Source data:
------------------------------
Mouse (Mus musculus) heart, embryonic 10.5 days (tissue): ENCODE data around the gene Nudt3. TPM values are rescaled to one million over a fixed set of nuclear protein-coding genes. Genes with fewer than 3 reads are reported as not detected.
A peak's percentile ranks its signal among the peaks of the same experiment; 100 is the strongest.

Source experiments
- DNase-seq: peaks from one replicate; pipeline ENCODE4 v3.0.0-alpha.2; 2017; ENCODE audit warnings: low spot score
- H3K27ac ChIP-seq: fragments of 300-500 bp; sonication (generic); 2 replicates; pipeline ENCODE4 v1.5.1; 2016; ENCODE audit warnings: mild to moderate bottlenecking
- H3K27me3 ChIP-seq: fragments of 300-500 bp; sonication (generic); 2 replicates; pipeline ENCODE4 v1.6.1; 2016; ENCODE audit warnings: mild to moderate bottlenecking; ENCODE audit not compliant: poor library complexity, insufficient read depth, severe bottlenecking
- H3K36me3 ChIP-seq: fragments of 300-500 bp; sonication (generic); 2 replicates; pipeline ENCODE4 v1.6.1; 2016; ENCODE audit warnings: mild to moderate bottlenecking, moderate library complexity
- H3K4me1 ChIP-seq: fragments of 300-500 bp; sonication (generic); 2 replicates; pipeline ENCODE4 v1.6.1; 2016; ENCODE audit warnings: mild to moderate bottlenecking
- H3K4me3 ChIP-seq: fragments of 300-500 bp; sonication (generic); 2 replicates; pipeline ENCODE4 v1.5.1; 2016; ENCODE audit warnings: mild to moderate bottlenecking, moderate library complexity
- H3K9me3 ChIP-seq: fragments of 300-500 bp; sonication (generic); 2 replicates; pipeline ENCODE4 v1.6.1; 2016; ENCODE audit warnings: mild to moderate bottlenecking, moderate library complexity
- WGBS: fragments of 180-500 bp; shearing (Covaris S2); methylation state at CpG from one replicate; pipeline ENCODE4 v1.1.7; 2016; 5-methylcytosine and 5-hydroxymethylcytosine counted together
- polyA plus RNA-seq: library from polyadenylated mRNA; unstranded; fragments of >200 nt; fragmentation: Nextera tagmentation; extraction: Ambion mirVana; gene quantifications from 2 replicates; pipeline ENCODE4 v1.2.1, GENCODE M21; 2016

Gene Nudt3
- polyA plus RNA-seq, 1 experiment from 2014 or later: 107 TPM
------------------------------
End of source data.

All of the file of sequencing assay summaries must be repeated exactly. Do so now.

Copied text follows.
Mouse (Mus musculus) heart, embryonic 10.5 days (tissue): ENCODE data around the gene Nudt3. TPM values are rescaled to one million over a fixed set of nuclear protein-coding genes. Genes with fewer than 3 reads are reported as not detected.
A peak's percentile ranks its signal among the peaks of the same experiment; 100 is the strongest.

Source experiments
- DNase-seq: peaks from one replicate; pipeline ENCODE4 v3.0.0-alpha.2; 2017; ENCODE audit warnings: low spot score
- H3K27ac ChIP-seq: fragments of 300-500 bp; sonication (generic); 2 replicates; pipeline ENCODE4 v1.5.1; 2016; ENCODE audit warnings: mild to moderate bottlenecking
- H3K27me3 ChIP-seq: fragments of 300-500 bp; sonication (generic); 2 replicates; pipeline ENCODE4 v1.6.1; 2016; ENCODE audit warnings: mild to moderate bottlenecking; ENCODE audit not compliant: poor library complexity, insufficient read depth, severe bottlenecking
- H3K36me3 ChIP-seq: fragments of 300-500 bp; sonication (generic); 2 replicates; pipeline ENCODE4 v1.6.1; 2016; ENCODE audit warnings: mild to moderate bottlenecking, moderate library complexity
- H3K4me1 ChIP-seq: fragments of 300-500 bp; sonication (generic); 2 replicates; pipeline ENCODE4 v1.6.1; 2016; ENCODE audit warnings: mild to moderate bottlenecking
- H3K4me3 ChIP-seq: fragments of 300-500 bp; sonication (generic); 2 replicates; pipeline ENCODE4 v1.5.1; 2016; ENCODE audit warnings: mild to moderate bottlenecking, moderate library complexity
- H3K9me3 ChIP-seq: fragments of 300-500 bp; sonication (generic); 2 replicates; pipeline ENCODE4 v1.6.1; 2016; ENCODE audit warnings: mild to moderate bottlenecking, moderate library complexity
- WGBS: fragments of 180-500 bp; shearing (Covaris S2); methylation state at CpG from one replicate; pipeline ENCODE4 v1.1.7; 2016; 5-methylcytosine and 5-hydroxymethylcytosine counted together
- polyA plus RNA-seq: library from polyadenylated mRNA; unstranded; fragments of >200 nt; fragmentation: Nextera tagmentation; extraction: Ambion mirVana; gene quantifications from 2 replicates; pipeline ENCODE4 v1.2.1, GENCODE M21; 2016

Gene Nudt3
- polyA plus RNA-seq, 1 experiment from 2014 or later: 107 TPM